Morgan was selected for the 2022 award for her career focus on computer hardware and software patent litigation and continuing success related to Section 101 of U.S. patent law—or what is known as the “Alice defense” after the landmark U.S. Supreme Court 2014 decision in Alice Corp. v. CLS Bank International.
In its profile of Morgan, the Daily Journal hails her as “one of the country’s leading experts on what is, and what is not, an abstract idea” under the Alice defense.
As the profile highlights, none of the patents Morgan has challenged in court has been found to be eligible. Owing to this reputation, Morgan is often called upon to draft and argue Alice motions in high-profile patent disputes, and “she regularly helps clients avoid millions of dollars in potential liability by invalidating patents at the pleading stage.”
As the Daily Journal noted, there have been many “twists and turns” to the Alice defense, and Morgan has followed every one of them. For example, the Daily Journal highlighted Morgan’s successful defense of Arlo Technologies against infringement claims for modes of transferring data to the cloud.
Morgan also recently represented GE in invalidating a patent describing a way to collect patient data in varying formats from several medical devices, convert the data to a unified format, and then display it in a graphical user interface. As Morgan stated in the Daily Journal, “That’s an interesting idea, but it’s abstract because the patent didn’t really tell you how to do that.” The patent in question belonged to the University of Florida Research Foundation and also raised a sovereign immunity claim that was likewise defeated.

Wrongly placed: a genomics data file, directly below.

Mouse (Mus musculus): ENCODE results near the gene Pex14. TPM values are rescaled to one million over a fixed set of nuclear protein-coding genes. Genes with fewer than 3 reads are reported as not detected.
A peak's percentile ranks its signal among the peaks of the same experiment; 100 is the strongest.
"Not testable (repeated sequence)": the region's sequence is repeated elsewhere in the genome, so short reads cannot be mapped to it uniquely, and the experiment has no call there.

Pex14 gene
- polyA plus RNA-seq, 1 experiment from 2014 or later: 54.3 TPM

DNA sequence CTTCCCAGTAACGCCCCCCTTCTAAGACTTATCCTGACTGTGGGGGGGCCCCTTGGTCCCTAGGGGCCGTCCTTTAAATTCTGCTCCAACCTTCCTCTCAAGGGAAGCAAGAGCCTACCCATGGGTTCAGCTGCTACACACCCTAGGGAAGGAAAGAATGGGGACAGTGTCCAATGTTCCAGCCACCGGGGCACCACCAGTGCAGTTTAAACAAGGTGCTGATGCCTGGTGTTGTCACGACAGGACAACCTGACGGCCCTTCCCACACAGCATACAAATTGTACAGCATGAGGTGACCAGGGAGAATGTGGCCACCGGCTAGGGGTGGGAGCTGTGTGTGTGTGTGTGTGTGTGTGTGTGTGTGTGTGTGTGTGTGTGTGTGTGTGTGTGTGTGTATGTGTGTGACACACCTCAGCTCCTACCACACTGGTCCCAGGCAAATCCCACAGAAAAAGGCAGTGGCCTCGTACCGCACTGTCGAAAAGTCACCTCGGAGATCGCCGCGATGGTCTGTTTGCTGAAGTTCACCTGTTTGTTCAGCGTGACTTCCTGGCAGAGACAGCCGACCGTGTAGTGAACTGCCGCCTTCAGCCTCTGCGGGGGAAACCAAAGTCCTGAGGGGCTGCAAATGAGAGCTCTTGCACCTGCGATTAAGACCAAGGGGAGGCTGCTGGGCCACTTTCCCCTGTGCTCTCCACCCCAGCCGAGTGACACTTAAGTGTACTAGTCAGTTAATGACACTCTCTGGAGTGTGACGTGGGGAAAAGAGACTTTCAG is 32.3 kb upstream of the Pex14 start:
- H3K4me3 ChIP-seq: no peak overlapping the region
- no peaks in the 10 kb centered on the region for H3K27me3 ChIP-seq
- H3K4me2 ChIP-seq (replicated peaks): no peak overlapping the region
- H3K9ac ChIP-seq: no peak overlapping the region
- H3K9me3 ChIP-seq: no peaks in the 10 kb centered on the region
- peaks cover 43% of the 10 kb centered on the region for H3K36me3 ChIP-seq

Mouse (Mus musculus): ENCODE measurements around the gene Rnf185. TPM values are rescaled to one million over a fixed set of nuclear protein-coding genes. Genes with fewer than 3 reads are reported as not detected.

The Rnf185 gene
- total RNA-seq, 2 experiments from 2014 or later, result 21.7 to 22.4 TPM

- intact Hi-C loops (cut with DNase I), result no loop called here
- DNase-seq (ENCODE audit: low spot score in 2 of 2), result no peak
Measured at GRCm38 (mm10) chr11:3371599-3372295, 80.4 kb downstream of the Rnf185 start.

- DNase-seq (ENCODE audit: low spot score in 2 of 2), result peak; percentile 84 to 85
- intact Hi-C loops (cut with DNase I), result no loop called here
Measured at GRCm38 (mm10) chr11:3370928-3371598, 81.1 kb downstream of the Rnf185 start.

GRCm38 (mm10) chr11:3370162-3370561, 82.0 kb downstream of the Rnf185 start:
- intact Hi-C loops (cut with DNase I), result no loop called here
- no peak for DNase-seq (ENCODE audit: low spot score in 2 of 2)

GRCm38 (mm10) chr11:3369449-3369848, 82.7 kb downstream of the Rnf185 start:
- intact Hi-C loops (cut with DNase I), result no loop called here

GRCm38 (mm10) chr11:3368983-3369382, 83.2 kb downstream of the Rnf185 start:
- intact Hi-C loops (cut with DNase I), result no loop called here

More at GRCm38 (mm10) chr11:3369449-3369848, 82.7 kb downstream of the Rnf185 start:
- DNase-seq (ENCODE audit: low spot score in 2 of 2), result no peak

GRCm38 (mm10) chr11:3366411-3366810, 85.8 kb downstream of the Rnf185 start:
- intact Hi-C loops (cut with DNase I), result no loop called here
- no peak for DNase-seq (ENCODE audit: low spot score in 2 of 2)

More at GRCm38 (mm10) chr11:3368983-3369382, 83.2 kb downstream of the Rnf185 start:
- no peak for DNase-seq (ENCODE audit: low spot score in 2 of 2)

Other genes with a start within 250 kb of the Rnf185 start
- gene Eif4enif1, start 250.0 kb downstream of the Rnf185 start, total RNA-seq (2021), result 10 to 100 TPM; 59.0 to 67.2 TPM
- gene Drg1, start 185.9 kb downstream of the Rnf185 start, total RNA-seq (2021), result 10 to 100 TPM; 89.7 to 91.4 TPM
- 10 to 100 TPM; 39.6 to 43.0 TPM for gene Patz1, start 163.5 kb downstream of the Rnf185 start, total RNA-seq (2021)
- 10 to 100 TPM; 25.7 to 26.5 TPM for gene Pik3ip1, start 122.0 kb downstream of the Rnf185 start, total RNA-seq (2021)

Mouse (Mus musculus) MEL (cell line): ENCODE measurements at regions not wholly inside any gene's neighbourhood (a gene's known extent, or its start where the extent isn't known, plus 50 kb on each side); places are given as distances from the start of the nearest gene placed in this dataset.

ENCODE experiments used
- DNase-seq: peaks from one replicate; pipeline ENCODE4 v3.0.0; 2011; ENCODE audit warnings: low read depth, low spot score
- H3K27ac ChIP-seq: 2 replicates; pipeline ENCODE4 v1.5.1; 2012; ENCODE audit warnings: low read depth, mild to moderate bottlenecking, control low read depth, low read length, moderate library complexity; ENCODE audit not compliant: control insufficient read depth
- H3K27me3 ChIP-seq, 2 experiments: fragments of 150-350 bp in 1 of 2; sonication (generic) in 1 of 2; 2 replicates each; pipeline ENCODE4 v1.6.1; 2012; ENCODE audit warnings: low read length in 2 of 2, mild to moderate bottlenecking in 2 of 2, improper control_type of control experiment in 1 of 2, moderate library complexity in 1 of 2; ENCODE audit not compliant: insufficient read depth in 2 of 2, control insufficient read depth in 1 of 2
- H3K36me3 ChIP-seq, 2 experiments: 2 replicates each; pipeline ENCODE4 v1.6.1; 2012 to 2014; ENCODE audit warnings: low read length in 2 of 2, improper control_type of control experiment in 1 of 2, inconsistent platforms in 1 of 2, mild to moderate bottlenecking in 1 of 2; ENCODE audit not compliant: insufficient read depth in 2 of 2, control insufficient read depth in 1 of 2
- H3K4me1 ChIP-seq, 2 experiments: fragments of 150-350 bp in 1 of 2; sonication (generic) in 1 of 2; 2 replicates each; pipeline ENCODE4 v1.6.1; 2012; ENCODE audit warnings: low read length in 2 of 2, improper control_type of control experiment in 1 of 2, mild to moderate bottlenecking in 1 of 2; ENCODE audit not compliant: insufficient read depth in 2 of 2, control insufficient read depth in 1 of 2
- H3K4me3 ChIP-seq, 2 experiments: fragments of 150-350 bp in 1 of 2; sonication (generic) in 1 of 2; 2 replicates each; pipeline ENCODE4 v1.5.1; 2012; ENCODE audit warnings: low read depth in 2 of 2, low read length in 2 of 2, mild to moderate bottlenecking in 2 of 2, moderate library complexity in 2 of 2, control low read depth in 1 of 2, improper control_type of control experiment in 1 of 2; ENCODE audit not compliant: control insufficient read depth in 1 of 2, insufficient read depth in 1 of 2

As Morgan noted, the problem with many software patents is that their claimed inventions are written so broadly, “they don’t really tie it down to a particular technical improvement.”
Overall, Morgan has racked up an impressive string of wins as lead trial counsel, including in “bet-the-company” Patent Trial and Appeal Board (PTAB) proceedings in which she successfully invalidated two NASDAQ electronic trading patents asserted against electronic options exchange company MIAX.
In the MIAX cases, the PTAB agreed with Morgan that the claims of Nasdaq’s ‘827 and ‘051 patents are invalid under Alice because they merely recite the abstract concept of routing information to a particular destination using generic computer technology.